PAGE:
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Main > Slavic Folktale > Fairy tale "The broad man, the tall man and the man with eyes of flame"

The broad man, the tall man and the man with eyes of flame

Matthias had hardly awakened out of his sleep.

Next morning and the morning after the king was greatly astonished to find his daughter sitting by the prince’s side, but he was obliged to keep silent and accept facts as they were, at the same time entertaining his guests royally. At the approach of the third night he spoke with his daughter, and begged her to practise all the magic of which she was capable, and to act in such a way as to free him from the presence of intruders of whom he knew neither the rank nor the fortune.

As for Matthias, he used every means in his power to bring about a happy ending to such a hitherto successful undertaking. Before entering the princess’s apartments he took his comrades aside and said, “There is but one more stroke of luck, dear friends, and then we have succeeded. If we fail, do not forget that our four heads will roll on the scaffold.”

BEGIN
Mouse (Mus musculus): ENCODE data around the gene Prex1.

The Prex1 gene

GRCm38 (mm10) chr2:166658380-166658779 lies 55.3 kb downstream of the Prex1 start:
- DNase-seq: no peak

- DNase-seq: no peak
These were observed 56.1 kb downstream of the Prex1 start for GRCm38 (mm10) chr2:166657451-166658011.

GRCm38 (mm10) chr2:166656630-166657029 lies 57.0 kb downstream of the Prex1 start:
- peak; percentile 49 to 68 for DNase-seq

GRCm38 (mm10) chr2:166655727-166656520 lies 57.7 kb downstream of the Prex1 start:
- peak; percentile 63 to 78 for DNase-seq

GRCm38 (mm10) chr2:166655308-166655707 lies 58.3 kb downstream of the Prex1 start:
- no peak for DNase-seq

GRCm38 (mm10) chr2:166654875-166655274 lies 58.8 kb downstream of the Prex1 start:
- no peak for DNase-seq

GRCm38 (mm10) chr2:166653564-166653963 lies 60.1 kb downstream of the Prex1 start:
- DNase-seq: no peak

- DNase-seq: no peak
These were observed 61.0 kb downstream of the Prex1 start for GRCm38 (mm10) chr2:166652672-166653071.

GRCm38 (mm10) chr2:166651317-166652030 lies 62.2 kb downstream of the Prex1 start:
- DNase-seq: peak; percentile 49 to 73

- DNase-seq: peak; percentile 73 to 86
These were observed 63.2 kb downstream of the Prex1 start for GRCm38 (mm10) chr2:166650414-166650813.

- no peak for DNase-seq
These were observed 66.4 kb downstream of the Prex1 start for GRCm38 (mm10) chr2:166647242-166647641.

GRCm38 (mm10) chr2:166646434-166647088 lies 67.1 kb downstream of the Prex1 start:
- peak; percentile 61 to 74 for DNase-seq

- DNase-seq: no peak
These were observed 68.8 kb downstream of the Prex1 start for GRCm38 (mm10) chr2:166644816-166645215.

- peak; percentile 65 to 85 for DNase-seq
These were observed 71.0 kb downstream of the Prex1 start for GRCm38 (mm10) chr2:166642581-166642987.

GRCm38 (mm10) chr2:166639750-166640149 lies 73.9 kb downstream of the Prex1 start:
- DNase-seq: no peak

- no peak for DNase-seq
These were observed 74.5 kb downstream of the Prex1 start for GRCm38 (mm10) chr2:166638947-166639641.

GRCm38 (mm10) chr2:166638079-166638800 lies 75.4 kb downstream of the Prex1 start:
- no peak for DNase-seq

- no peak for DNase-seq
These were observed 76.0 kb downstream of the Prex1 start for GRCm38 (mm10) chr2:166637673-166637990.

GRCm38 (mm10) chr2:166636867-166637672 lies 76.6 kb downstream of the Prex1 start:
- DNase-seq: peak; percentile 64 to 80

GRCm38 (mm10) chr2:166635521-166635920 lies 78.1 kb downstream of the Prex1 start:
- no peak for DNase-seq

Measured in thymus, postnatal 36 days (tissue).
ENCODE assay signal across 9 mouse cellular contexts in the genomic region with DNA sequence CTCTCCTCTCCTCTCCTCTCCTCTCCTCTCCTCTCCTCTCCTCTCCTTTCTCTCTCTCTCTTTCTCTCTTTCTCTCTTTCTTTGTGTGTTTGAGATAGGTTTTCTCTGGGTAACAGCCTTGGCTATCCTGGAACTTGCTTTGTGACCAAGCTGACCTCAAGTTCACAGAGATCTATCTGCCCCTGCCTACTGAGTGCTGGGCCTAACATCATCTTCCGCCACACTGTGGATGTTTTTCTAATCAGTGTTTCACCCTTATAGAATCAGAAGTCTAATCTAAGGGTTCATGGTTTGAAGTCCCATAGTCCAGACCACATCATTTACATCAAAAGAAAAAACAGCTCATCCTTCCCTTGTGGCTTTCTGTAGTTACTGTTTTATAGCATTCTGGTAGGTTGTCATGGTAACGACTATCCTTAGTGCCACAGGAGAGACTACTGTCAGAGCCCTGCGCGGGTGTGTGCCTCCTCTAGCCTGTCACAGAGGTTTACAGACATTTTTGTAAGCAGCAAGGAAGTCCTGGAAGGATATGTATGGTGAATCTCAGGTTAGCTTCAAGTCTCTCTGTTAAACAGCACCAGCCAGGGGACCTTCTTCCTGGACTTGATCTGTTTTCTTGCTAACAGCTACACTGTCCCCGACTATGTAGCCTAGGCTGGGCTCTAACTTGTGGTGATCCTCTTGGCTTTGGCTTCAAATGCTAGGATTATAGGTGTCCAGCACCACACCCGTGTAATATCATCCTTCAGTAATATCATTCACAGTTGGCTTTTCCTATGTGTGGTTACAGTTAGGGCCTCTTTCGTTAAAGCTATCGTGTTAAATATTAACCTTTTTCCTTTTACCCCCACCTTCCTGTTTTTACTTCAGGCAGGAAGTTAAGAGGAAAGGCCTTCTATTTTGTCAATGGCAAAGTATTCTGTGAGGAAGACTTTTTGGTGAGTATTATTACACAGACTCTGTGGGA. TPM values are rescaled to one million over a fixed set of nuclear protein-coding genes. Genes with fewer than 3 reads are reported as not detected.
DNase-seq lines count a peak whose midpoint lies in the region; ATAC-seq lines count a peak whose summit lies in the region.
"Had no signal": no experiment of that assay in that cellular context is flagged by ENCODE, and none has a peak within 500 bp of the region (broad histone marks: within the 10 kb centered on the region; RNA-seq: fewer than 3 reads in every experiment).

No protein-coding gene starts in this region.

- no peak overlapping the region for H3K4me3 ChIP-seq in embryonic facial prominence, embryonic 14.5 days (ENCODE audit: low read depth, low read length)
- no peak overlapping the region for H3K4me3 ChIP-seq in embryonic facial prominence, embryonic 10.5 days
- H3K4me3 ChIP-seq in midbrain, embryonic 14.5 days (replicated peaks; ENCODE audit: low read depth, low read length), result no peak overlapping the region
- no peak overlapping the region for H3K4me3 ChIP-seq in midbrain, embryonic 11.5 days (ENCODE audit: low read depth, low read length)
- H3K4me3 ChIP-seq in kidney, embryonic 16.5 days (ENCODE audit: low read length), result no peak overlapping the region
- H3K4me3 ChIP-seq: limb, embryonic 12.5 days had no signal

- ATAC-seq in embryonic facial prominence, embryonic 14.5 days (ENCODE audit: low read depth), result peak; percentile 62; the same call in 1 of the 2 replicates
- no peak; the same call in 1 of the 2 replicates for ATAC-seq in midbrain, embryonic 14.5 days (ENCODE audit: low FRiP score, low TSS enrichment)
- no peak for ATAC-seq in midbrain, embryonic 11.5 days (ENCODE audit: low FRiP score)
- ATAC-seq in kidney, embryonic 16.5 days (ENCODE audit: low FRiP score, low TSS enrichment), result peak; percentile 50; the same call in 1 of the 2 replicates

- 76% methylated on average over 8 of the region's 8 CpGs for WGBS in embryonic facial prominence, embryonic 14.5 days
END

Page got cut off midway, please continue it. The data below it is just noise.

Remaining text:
“Come along,” replied the three; “never fear, we shall be able to keep good watch.”

When they came into the princess’s room they hastened to take up their positions, and Matthias sat down facing the lady. He would have much preferred to remain with her without being obliged to keep watch all the time for fear of losing her for ever. Resolving not to sleep this time, he said to himself, “Now I will keep watch upon you, but when you are my wife I will rest.”

At midnight, when sleep was beginning to overpower her watchers, the princess kept silence, and, stretching herself on the couch, shut her beautiful eyes as if she were really asleep.

Matthias, his elbows on the table, his chin in the palms of his hand, his eyes fixed upon her, admired her silently. But as sleep closes even the eyes of the eagle, so it shut those of the prince and his companions.

The princess, who all this time had been watching them narrowly and only waiting for this moment, got up from her seat, and changing herself into a little fly, flew out of the window. Once free, she again changed herself into a fish, and falling into the palace well, plunged and hid herself in the depths of the water.

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